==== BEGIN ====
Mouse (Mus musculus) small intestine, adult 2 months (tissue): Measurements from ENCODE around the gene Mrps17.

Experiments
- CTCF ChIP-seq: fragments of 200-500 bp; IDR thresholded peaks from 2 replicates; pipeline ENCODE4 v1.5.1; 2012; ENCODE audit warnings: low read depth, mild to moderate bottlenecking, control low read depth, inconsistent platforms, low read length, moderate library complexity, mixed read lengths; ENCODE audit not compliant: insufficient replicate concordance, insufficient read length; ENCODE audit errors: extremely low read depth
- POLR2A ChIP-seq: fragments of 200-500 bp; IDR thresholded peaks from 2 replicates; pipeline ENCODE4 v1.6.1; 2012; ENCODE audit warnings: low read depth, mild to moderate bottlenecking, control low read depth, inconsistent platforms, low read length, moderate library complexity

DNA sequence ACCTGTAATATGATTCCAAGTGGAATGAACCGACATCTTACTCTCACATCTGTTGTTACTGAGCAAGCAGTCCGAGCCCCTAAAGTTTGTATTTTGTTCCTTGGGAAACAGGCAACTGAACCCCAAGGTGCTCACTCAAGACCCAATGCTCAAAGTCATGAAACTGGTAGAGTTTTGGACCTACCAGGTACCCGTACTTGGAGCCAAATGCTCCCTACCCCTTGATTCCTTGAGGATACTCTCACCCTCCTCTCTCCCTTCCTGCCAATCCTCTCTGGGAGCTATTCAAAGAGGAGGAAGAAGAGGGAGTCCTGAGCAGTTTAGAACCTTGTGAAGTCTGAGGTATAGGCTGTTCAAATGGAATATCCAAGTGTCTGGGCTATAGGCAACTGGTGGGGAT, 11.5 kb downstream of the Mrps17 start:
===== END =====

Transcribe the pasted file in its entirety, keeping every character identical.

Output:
Mouse (Mus musculus) small intestine, adult 2 months (tissue): Measurements from ENCODE around the gene Mrps17.

Experiments
- CTCF ChIP-seq: fragments of 200-500 bp; IDR thresholded peaks from 2 replicates; pipeline ENCODE4 v1.5.1; 2012; ENCODE audit warnings: low read depth, mild to moderate bottlenecking, control low read depth, inconsistent platforms, low read length, moderate library complexity, mixed read lengths; ENCODE audit not compliant: insufficient replicate concordance, insufficient read length; ENCODE audit errors: extremely low read depth
- POLR2A ChIP-seq: fragments of 200-500 bp; IDR thresholded peaks from 2 replicates; pipeline ENCODE4 v1.6.1; 2012; ENCODE audit warnings: low read depth, mild to moderate bottlenecking, control low read depth, inconsistent platforms, low read length, moderate library complexity

DNA sequence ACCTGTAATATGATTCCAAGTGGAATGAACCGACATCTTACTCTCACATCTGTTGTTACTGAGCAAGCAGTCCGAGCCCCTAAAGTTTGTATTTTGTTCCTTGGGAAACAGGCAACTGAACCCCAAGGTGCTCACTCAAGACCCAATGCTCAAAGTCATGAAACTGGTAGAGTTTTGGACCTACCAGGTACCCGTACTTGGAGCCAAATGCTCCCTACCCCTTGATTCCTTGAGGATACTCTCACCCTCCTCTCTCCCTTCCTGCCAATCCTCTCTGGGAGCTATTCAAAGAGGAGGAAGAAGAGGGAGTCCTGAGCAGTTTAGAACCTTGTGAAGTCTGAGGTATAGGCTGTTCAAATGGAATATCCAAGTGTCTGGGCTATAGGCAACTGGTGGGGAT, 11.5 kb downstream of the Mrps17 start: